Upon arrival, we discussed a few different looks and setups that we could work through within their design studio and started shooting. It was important to include elements of their profession in each of the images we captured so it was great to stage each shot with elements that applied to the scene. For instance, if they were going to review architecture layouts in a photo we had to be sure to only include tools that they would actually use when doing so. This might sound obvious but it's the attention to detail that can distinguish a believable environmental portrait from a bad one. 

Being able to shoot tethered with TetherTools and review compositions in real time on my laptop goes a long way in helping the client get an idea of what the final images will look like. Since we were working with an interior designer, I knew that the client would be able to provide a lot of input into the composition and staging of each of our portraits. It was great to show them the first few frames of each setup on a screen larger than my camera back so she could see the photos in a context closer to their final presentation, and we would start tweaking things as a group until we landed on a great final image.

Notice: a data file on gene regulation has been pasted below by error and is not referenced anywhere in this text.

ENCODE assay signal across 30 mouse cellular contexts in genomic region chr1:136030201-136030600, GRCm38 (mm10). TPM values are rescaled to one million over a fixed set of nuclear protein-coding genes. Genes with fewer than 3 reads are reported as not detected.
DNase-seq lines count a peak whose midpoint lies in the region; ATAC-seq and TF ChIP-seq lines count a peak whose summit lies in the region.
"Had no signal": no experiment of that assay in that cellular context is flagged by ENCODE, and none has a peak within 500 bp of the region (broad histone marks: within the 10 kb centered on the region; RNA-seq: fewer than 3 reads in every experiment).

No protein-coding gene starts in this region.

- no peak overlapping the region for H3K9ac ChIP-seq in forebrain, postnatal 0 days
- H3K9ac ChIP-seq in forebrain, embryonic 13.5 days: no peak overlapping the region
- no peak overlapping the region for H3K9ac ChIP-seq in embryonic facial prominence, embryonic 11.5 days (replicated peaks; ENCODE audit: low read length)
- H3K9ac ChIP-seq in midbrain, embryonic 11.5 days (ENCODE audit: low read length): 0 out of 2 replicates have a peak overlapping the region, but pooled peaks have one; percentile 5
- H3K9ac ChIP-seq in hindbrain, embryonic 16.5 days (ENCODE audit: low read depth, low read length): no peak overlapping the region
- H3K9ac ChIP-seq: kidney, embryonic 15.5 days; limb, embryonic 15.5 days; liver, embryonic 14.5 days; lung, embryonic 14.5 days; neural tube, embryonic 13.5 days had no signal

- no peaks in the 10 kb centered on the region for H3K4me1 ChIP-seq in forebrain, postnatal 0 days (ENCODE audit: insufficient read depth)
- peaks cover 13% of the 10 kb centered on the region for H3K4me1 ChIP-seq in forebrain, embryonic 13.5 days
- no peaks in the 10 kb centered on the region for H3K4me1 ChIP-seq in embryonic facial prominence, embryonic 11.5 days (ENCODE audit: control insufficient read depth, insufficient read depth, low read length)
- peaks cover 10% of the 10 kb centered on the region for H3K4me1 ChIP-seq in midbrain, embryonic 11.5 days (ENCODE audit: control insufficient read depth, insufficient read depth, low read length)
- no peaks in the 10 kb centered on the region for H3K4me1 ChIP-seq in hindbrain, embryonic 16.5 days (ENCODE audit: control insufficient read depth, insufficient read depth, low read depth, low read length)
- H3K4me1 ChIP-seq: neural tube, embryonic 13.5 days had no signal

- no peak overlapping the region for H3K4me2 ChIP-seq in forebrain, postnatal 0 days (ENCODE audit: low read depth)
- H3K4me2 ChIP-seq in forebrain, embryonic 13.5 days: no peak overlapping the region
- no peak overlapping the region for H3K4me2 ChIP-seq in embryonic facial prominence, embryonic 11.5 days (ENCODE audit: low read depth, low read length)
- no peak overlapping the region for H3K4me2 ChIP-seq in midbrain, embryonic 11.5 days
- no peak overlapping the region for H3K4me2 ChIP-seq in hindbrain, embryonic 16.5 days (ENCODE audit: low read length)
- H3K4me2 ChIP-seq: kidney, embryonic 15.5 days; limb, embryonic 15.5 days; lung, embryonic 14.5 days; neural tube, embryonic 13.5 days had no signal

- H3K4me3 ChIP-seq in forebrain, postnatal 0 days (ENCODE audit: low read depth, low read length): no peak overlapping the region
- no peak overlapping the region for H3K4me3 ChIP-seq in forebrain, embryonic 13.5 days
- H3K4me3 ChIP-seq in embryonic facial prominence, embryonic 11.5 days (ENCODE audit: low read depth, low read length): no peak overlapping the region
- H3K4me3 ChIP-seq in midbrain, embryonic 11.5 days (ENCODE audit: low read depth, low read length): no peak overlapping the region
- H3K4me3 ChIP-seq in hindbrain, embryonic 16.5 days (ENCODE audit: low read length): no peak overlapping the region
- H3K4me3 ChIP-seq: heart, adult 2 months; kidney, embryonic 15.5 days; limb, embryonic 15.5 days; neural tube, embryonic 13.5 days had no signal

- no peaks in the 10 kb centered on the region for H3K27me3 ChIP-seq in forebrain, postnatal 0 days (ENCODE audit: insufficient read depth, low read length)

Having a client that is able to add to these discussions always makes for a great shoot and I have to say, the RAW files that come straight out of the Canon 5DS are unbelievable. I never once hesitated to share the untouched images with the client as they came out of the camera because I knew that focus would be nailed and the color rendition produced by this camera is nearly unprecedented. 

Halfway through the shoot, our client mentioned that she used to be a chef so if we had time it would be great to put together a photo in their studio's model kitchen. 

CHALLENGES: